It is an attested fact that people who make shrewd decisions regarding shares and property can act like total idiots when buying art. They are prepared to believe everything they hear or read, allow art consultants to do everything for them, and go hunting “investments” by buying names rather than works. Ronald Coles – who did wear a business suit – owes his successful career to the gullibility and greed of clients who never took the time to do a little homework.
When the GFC gave the art scene a glancing blow about a year ago, it was common for dealers to express mixed feelings. The fast money and investment boffins had disappeared, but the dedicated collectors kept coming, and now had more opportunities to acquire the best works. Even the most avaricious dealers would much rather see a work go into a good collection than into the lounge room of a nouveau riche business brat.
Despite all of this, some collectors enjoy the feeling that visiting galleries is a elite experience, and there are dealers who are happy to satisfy this fantasy. Nothing is quite so severe as those cities where one must ring a bell and identify oneself by name and station, before gaining admittance. “Mein Name ist blah, blah. Ich bin ein Kunstkritiker von Australien…” Buzz. Click!
Sometimes I’m reminded of Jean Cocteau’s description of the Parisian crowd at the first performance of Stravinsky’s Rites of Spring: “a thousand nuances of snobbery, super-snobbery, counter-snobbery.” But this remains the exception rather than the rule.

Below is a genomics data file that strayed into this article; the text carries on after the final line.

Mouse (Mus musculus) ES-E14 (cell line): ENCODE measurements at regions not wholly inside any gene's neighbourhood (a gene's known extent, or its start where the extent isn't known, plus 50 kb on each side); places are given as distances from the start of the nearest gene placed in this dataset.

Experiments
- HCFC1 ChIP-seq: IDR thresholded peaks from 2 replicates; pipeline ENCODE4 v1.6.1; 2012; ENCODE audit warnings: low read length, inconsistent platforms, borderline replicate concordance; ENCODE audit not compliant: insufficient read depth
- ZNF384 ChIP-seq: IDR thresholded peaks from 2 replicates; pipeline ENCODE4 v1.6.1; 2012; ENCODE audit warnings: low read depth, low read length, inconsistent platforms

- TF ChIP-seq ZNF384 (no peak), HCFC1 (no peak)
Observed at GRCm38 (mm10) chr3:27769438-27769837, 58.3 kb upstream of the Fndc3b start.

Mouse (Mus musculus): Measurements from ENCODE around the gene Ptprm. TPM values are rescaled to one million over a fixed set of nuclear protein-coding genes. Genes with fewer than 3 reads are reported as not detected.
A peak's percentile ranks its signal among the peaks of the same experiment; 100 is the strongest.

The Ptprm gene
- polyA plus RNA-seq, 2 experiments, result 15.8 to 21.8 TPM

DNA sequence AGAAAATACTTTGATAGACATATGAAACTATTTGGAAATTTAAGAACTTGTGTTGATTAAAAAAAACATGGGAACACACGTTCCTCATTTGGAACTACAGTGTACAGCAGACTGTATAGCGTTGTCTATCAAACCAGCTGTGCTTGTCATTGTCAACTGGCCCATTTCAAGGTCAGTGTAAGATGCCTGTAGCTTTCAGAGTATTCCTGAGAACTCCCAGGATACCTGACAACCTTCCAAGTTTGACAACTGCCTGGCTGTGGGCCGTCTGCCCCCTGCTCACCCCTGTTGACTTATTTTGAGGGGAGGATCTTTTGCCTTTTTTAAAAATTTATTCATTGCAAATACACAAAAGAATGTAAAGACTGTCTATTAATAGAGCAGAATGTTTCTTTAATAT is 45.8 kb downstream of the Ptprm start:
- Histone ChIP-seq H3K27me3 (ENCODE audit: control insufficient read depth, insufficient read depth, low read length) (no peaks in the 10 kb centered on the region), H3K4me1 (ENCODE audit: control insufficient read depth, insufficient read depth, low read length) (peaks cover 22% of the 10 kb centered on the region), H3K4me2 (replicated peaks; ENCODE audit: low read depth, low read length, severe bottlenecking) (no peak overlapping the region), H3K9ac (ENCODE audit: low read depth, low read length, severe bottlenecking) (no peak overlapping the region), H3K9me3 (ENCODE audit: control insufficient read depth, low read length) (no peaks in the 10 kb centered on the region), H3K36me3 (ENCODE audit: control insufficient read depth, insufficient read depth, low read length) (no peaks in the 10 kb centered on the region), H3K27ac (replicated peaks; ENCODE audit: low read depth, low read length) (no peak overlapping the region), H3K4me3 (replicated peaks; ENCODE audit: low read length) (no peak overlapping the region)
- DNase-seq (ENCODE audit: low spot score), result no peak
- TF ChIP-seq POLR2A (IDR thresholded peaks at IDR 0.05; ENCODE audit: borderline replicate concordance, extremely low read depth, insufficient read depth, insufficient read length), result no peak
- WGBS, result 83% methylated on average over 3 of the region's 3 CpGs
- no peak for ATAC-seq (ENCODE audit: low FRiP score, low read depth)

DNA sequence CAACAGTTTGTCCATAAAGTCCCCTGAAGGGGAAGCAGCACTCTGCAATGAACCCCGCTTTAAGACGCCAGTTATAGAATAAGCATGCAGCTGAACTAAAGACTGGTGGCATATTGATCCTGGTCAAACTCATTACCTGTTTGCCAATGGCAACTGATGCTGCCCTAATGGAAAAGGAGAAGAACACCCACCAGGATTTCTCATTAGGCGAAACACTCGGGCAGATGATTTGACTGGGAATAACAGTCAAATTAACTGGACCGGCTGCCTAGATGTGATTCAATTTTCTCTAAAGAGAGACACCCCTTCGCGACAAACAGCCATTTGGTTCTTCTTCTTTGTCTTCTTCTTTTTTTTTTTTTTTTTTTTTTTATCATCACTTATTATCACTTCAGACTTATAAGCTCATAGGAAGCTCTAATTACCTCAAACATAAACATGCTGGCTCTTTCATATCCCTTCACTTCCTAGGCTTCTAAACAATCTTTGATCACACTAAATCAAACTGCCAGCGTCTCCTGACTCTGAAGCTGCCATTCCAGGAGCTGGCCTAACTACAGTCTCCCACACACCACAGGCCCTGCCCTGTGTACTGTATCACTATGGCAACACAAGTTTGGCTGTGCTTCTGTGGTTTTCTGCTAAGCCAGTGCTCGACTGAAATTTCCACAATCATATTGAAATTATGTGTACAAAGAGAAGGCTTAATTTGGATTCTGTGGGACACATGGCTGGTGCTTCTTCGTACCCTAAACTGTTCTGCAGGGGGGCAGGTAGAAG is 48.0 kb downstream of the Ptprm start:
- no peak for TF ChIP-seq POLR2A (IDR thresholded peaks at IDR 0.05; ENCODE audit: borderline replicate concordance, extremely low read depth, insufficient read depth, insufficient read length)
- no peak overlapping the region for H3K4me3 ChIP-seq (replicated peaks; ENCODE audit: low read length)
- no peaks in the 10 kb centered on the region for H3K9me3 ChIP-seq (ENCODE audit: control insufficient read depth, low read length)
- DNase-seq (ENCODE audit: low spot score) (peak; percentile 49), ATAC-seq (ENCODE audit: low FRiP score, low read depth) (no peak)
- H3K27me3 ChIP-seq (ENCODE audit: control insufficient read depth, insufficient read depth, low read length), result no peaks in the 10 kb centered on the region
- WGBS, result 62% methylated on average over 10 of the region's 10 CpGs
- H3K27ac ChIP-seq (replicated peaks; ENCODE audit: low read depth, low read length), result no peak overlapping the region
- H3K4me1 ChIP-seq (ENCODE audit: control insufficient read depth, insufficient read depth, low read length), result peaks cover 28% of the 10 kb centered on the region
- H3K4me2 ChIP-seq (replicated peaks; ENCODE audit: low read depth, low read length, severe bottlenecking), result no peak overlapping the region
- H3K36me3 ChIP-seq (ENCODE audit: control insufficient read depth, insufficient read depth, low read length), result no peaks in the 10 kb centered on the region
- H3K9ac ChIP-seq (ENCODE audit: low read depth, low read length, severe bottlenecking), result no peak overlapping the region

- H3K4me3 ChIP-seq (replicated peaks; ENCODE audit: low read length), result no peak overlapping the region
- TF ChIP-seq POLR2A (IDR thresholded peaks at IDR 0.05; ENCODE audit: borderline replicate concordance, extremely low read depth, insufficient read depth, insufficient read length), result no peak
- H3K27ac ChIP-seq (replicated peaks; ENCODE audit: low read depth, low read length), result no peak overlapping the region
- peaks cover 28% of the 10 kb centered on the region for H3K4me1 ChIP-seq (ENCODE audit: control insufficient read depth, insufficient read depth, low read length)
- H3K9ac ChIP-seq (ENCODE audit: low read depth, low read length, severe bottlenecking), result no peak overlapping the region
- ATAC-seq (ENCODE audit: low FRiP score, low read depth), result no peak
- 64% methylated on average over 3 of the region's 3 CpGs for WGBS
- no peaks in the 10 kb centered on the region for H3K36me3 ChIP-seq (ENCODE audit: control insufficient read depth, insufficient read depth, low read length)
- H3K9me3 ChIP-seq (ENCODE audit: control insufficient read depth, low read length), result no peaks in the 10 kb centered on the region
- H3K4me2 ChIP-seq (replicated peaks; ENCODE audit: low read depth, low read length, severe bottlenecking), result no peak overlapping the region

It is precisely the perception of high snobbery that Art Month seeks to overcome, although the event is not entirely free from its own peculiar pattern of omissions and inclusions. Ray Hughes is conspicuous by his absence, as is Campbell Robertson-Swann’s enterprising Defiance Gallery, with venues in Enmore and Paddington. Ken Done is obviously still too outrageous, as he is another notable absentee. Whether these dealers chose not to participate or were not invited, there is still some distance to go before Art Month is the all-encompassing event it aspires to be.
In the hope of increased visitation many of the commercial galleries are holding some of their major shows of the year. From what I’ve seen so far, the highlights are new and old paintings by John Olsen at the Tim Olsen Gallery, and sculpture by Jan King at King Street Gallery on William, which underlines this artist’s claims for serious institutional attention. I’ve yet to see Imants Tillers’s new show at Roslyn Oxley9, but it’s bound to be one of this month’s best-attended exhibitions. Old and new, mainstream and alternative, there has never been a better time to look at art and discover the connoisseur within.
Art Month, Sydney, March 1-March 31, 2010
Published in the Sydney Morning Herald March 20, 2010